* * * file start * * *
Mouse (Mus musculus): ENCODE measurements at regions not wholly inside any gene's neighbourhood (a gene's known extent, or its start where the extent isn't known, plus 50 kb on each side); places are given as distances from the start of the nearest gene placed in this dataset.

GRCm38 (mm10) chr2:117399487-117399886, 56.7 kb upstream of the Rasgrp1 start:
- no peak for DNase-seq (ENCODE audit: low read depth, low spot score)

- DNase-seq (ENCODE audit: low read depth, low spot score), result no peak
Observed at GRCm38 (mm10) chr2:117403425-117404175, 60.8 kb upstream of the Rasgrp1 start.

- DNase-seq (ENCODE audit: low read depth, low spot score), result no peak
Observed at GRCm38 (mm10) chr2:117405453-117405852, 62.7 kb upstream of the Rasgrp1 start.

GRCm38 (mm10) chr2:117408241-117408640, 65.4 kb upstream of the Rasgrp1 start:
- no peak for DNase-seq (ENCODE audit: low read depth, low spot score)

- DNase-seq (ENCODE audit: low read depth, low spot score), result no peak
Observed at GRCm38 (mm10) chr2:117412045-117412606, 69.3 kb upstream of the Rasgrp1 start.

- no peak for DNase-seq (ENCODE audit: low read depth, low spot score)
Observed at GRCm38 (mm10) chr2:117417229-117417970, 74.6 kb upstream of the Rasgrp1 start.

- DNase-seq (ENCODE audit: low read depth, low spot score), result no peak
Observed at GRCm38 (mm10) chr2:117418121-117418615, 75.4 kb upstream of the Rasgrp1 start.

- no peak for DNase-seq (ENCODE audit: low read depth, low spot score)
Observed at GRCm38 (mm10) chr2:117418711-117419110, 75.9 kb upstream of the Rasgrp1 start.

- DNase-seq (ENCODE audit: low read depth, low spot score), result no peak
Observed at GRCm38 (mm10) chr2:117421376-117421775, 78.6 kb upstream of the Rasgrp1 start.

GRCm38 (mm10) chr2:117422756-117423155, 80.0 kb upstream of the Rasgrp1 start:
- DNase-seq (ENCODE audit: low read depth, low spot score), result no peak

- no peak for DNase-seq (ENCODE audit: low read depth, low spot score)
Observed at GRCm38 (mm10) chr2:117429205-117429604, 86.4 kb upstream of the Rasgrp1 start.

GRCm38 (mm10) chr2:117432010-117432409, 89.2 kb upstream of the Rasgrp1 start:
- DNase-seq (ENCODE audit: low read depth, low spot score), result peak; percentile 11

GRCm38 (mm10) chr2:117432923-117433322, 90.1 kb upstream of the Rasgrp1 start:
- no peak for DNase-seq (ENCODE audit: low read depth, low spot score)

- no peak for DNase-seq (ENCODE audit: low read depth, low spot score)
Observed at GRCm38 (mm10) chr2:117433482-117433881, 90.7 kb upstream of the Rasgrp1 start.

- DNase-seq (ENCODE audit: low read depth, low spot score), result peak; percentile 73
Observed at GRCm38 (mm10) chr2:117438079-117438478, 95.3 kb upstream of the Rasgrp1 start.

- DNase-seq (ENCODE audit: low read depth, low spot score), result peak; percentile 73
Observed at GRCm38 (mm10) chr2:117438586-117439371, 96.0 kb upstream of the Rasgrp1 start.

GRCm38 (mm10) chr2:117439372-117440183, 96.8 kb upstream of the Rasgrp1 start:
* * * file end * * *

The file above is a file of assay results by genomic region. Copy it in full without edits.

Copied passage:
Mouse (Mus musculus): ENCODE measurements at regions not wholly inside any gene's neighbourhood (a gene's known extent, or its start where the extent isn't known, plus 50 kb on each side); places are given as distances from the start of the nearest gene placed in this dataset.

GRCm38 (mm10) chr2:117399487-117399886, 56.7 kb upstream of the Rasgrp1 start:
- no peak for DNase-seq (ENCODE audit: low read depth, low spot score)

- DNase-seq (ENCODE audit: low read depth, low spot score), result no peak
Observed at GRCm38 (mm10) chr2:117403425-117404175, 60.8 kb upstream of the Rasgrp1 start.

- DNase-seq (ENCODE audit: low read depth, low spot score), result no peak
Observed at GRCm38 (mm10) chr2:117405453-117405852, 62.7 kb upstream of the Rasgrp1 start.

GRCm38 (mm10) chr2:117408241-117408640, 65.4 kb upstream of the Rasgrp1 start:
- no peak for DNase-seq (ENCODE audit: low read depth, low spot score)

- DNase-seq (ENCODE audit: low read depth, low spot score), result no peak
Observed at GRCm38 (mm10) chr2:117412045-117412606, 69.3 kb upstream of the Rasgrp1 start.

- no peak for DNase-seq (ENCODE audit: low read depth, low spot score)
Observed at GRCm38 (mm10) chr2:117417229-117417970, 74.6 kb upstream of the Rasgrp1 start.

- DNase-seq (ENCODE audit: low read depth, low spot score), result no peak
Observed at GRCm38 (mm10) chr2:117418121-117418615, 75.4 kb upstream of the Rasgrp1 start.

- no peak for DNase-seq (ENCODE audit: low read depth, low spot score)
Observed at GRCm38 (mm10) chr2:117418711-117419110, 75.9 kb upstream of the Rasgrp1 start.

- DNase-seq (ENCODE audit: low read depth, low spot score), result no peak
Observed at GRCm38 (mm10) chr2:117421376-117421775, 78.6 kb upstream of the Rasgrp1 start.

GRCm38 (mm10) chr2:117422756-117423155, 80.0 kb upstream of the Rasgrp1 start:
- DNase-seq (ENCODE audit: low read depth, low spot score), result no peak

- no peak for DNase-seq (ENCODE audit: low read depth, low spot score)
Observed at GRCm38 (mm10) chr2:117429205-117429604, 86.4 kb upstream of the Rasgrp1 start.

GRCm38 (mm10) chr2:117432010-117432409, 89.2 kb upstream of the Rasgrp1 start:
- DNase-seq (ENCODE audit: low read depth, low spot score), result peak; percentile 11

GRCm38 (mm10) chr2:117432923-117433322, 90.1 kb upstream of the Rasgrp1 start:
- no peak for DNase-seq (ENCODE audit: low read depth, low spot score)

- no peak for DNase-seq (ENCODE audit: low read depth, low spot score)
Observed at GRCm38 (mm10) chr2:117433482-117433881, 90.7 kb upstream of the Rasgrp1 start.

- DNase-seq (ENCODE audit: low read depth, low spot score), result peak; percentile 73
Observed at GRCm38 (mm10) chr2:117438079-117438478, 95.3 kb upstream of the Rasgrp1 start.

- DNase-seq (ENCODE audit: low read depth, low spot score), result peak; percentile 73
Observed at GRCm38 (mm10) chr2:117438586-117439371, 96.0 kb upstream of the Rasgrp1 start.

GRCm38 (mm10) chr2:117439372-117440183, 96.8 kb upstream of the Rasgrp1 start: